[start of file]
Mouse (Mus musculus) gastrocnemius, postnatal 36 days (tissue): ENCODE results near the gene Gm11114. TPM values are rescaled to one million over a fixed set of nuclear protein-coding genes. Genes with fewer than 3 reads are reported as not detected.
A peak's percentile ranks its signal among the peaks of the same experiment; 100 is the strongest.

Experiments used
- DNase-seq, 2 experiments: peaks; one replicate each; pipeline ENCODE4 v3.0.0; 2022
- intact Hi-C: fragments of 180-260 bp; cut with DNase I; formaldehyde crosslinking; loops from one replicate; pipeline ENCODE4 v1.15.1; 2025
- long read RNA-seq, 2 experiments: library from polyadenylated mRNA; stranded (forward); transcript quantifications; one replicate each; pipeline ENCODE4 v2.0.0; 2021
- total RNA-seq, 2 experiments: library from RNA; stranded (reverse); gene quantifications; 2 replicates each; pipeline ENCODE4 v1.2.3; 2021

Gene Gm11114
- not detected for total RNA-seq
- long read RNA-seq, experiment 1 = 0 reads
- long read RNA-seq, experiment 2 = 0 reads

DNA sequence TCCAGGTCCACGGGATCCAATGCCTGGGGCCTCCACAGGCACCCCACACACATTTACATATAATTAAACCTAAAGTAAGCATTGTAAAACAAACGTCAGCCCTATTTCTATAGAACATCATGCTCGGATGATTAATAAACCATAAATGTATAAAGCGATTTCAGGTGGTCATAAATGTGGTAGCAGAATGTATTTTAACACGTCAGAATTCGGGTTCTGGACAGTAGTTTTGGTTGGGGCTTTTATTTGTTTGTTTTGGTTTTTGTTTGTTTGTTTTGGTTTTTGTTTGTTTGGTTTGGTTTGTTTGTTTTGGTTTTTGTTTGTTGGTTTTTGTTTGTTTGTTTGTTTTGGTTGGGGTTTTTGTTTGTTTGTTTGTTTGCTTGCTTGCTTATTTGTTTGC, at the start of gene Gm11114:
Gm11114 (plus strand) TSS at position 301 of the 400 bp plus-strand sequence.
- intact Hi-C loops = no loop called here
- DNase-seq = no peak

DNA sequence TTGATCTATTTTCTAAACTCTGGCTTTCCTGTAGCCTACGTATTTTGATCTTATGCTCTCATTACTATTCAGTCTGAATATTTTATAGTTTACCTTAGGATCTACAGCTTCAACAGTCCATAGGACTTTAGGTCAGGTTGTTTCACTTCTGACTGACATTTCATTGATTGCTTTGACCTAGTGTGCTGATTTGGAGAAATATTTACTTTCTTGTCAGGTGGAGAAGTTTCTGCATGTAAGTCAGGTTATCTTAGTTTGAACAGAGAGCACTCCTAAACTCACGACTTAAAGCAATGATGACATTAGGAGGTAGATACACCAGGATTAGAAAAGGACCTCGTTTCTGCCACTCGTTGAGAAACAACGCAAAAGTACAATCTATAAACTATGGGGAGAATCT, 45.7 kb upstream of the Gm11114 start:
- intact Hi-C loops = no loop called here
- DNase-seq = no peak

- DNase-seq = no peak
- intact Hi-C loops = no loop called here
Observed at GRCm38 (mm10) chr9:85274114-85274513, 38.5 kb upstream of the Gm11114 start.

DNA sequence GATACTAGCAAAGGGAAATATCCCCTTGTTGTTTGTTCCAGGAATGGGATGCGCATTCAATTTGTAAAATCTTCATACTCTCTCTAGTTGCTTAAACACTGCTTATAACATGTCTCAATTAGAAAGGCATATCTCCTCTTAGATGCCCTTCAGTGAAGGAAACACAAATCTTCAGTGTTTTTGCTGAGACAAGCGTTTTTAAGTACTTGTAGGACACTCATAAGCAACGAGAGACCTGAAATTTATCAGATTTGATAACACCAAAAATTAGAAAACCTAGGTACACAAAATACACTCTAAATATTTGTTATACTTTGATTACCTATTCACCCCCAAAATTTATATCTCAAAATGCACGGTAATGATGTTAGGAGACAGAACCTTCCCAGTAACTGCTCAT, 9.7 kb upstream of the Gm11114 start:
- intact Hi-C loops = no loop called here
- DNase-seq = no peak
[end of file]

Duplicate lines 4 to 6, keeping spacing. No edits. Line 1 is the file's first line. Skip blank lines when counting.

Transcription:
- DNase-seq, 2 experiments: peaks; one replicate each; pipeline ENCODE4 v3.0.0; 2022
- intact Hi-C: fragments of 180-260 bp; cut with DNase I; formaldehyde crosslinking; loops from one replicate; pipeline ENCODE4 v1.15.1; 2025
- long read RNA-seq, 2 experiments: library from polyadenylated mRNA; stranded (forward); transcript quantifications; one replicate each; pipeline ENCODE4 v2.0.0; 2021